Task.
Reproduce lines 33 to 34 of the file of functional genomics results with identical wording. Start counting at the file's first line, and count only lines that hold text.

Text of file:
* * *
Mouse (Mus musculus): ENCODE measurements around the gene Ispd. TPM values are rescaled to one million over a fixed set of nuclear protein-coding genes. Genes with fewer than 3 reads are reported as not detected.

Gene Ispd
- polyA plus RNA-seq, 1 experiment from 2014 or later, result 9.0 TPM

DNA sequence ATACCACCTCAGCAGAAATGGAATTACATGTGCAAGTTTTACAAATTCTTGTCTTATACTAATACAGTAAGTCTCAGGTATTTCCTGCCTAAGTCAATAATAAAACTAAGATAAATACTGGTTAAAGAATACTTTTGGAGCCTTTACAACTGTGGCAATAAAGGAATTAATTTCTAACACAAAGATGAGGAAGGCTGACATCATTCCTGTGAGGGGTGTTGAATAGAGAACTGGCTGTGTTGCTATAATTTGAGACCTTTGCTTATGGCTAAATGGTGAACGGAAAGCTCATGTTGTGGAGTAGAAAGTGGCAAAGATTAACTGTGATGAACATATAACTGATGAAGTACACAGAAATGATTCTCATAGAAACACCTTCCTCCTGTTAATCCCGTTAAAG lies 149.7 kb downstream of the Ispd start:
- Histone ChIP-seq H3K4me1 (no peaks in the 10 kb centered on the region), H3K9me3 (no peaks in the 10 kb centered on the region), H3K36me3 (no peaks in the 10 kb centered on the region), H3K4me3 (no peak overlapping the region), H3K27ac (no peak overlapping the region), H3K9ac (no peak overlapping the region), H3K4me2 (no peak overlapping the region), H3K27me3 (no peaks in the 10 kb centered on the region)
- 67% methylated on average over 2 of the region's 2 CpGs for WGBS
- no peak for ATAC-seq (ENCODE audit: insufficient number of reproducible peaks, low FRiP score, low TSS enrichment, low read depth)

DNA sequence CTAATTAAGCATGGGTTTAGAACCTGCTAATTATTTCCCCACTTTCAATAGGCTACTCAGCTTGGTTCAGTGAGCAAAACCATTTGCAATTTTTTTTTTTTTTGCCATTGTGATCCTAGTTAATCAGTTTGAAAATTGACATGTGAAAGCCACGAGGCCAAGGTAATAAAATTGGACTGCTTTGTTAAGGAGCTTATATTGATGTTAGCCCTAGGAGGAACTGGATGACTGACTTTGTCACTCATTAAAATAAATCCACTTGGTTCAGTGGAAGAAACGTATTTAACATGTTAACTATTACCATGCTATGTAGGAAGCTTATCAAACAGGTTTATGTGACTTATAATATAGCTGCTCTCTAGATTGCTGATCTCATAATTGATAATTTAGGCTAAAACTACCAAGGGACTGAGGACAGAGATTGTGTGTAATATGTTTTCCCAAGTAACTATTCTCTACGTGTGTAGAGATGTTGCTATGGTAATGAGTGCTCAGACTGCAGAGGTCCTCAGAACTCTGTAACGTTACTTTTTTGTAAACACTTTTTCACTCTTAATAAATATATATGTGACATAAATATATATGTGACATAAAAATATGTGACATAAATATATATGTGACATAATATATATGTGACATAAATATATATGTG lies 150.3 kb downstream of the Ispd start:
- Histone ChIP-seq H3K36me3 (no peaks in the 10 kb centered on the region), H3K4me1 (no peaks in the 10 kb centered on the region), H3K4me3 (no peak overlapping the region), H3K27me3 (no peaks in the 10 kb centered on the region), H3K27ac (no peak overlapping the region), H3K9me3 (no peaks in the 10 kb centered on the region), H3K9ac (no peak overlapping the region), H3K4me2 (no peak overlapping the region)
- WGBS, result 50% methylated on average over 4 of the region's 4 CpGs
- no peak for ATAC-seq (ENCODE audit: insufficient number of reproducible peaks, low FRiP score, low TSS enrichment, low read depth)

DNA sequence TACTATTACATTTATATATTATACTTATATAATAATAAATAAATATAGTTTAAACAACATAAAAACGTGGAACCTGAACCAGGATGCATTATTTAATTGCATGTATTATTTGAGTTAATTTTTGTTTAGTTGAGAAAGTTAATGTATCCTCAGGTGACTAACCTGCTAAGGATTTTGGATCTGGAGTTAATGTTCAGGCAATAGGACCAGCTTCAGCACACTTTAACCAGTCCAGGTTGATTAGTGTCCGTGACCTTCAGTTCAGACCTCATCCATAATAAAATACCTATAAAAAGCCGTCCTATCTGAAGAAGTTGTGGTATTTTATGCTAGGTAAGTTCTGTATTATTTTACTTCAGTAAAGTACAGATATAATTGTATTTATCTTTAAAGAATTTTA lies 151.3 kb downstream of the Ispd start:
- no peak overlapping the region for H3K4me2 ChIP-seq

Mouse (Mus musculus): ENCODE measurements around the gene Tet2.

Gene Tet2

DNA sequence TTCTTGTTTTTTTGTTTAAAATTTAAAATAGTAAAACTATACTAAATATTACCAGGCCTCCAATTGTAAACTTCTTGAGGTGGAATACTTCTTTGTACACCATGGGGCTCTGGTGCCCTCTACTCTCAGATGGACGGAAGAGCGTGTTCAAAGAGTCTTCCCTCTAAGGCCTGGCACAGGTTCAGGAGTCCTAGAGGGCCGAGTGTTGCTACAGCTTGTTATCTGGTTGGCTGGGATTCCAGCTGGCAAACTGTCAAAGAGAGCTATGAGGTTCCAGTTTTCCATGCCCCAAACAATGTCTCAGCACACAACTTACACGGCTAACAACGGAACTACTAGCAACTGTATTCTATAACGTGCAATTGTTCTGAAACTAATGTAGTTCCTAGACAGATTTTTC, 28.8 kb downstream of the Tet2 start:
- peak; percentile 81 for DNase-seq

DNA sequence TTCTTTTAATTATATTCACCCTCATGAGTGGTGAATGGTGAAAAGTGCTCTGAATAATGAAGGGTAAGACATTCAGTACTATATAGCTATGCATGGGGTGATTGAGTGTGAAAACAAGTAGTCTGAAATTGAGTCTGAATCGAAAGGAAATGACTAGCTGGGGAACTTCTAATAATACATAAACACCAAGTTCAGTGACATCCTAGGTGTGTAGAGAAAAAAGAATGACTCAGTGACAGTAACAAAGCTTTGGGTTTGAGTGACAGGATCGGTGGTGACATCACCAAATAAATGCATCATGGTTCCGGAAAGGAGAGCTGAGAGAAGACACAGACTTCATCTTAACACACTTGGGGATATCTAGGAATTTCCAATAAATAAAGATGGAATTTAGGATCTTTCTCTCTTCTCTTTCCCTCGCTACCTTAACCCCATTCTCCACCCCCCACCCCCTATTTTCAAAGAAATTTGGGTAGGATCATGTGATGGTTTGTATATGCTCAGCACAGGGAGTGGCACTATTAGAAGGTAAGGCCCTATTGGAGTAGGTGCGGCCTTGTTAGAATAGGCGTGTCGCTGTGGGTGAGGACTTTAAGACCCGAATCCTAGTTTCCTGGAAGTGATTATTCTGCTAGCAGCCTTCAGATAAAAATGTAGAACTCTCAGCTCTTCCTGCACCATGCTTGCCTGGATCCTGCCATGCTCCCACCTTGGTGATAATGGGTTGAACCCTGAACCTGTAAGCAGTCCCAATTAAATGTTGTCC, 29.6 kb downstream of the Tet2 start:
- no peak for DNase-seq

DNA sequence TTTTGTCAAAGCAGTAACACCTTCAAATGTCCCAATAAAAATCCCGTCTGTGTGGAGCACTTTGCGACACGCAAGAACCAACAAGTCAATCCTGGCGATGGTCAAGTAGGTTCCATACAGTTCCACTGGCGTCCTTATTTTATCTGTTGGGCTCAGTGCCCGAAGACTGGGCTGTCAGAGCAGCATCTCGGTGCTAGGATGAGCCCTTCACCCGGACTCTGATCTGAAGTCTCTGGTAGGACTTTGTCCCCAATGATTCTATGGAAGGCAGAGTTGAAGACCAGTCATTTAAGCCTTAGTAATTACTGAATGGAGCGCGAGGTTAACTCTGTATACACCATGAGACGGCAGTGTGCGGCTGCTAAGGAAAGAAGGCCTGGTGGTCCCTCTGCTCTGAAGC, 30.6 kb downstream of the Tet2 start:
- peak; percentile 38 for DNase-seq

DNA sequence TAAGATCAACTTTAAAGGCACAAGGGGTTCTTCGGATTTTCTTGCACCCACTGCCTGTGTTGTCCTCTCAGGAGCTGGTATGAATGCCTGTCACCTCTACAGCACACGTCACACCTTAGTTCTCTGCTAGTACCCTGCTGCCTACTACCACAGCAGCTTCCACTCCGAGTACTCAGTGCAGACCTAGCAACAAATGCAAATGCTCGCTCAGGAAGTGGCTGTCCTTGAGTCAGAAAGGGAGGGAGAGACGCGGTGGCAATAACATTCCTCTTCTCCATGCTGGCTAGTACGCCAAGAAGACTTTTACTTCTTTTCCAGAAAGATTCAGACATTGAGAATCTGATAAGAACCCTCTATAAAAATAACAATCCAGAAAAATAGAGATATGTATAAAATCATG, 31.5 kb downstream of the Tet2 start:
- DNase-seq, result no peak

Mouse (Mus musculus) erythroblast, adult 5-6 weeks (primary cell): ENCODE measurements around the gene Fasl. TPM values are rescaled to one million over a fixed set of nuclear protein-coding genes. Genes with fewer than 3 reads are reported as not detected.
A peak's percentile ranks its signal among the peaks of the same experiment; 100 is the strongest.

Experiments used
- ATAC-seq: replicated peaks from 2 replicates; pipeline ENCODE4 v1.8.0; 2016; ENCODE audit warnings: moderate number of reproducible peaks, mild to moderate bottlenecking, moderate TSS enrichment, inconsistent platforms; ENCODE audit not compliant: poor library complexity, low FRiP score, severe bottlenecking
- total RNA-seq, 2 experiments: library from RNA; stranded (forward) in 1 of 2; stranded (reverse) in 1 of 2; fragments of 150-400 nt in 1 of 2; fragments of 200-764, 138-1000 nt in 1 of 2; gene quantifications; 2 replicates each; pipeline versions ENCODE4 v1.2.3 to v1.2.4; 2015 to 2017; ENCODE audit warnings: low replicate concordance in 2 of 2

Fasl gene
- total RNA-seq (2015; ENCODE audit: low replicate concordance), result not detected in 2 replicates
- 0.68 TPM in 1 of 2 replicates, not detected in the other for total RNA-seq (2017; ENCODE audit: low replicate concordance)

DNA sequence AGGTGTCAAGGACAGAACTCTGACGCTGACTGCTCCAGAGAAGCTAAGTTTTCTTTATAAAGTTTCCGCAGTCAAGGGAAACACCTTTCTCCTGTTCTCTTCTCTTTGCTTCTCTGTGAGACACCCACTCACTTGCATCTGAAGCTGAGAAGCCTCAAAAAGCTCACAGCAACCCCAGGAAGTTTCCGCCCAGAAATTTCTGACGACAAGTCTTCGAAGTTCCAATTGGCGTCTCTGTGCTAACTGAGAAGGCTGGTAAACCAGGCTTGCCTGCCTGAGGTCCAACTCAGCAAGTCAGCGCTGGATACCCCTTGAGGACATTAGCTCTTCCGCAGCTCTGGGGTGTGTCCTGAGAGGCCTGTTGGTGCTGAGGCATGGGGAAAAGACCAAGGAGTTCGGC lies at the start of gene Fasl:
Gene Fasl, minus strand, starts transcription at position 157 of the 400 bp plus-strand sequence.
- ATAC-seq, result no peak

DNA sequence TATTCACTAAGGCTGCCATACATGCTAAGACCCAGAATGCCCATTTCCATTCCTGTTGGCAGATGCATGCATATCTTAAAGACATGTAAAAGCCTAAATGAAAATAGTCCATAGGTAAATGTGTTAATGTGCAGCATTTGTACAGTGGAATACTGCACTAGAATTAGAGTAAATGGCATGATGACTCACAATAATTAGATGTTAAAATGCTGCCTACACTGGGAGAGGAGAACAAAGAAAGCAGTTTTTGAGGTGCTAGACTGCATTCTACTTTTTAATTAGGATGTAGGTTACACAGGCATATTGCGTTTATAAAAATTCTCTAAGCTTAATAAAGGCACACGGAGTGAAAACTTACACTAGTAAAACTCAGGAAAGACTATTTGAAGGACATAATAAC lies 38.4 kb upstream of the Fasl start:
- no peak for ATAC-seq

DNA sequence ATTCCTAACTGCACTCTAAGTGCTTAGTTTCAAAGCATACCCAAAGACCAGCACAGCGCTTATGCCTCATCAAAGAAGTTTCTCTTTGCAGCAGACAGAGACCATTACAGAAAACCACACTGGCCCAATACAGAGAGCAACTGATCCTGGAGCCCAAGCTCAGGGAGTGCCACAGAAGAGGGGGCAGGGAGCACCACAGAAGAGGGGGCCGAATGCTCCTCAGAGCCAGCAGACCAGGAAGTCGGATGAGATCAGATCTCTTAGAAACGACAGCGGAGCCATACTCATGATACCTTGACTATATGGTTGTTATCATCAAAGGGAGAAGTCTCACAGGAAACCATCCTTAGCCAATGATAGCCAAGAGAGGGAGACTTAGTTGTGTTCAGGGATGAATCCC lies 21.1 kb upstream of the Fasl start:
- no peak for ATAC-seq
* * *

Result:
Gene Fasl, minus strand, starts transcription at position 157 of the 400 bp plus-strand sequence.
- ATAC-seq, result no peak